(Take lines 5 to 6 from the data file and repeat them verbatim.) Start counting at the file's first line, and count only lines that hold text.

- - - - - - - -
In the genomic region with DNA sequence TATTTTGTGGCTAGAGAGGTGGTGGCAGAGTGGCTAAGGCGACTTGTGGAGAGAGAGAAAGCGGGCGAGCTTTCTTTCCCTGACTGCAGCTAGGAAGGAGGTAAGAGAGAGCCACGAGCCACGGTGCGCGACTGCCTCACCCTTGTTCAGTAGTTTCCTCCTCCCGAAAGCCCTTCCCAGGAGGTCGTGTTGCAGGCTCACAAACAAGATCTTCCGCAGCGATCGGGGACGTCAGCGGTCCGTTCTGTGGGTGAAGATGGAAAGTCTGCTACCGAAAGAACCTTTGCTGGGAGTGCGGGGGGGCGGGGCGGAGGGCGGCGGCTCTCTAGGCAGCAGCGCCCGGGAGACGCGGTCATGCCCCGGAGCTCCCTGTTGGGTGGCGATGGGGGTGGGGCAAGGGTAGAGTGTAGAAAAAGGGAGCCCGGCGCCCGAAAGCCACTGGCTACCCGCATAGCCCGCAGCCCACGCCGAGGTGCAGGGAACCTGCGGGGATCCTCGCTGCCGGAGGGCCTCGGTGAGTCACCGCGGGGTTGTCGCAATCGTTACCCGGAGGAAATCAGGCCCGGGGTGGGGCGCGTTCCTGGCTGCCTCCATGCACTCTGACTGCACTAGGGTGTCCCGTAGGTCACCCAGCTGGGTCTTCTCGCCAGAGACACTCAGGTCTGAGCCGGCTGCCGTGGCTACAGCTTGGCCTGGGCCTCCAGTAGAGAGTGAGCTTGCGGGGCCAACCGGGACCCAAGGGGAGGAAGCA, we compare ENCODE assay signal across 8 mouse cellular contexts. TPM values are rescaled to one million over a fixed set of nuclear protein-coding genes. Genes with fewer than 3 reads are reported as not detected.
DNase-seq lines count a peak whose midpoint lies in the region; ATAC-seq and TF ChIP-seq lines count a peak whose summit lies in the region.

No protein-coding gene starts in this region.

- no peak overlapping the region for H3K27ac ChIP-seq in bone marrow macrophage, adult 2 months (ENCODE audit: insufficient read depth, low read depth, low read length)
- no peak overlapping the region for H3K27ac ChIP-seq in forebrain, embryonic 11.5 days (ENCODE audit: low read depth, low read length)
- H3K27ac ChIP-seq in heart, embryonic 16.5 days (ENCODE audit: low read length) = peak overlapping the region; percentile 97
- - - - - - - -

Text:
- no peak overlapping the region for H3K27ac ChIP-seq in forebrain, embryonic 11.5 days (ENCODE audit: low read depth, low read length)
- H3K27ac ChIP-seq in heart, embryonic 16.5 days (ENCODE audit: low read length) = peak overlapping the region; percentile 97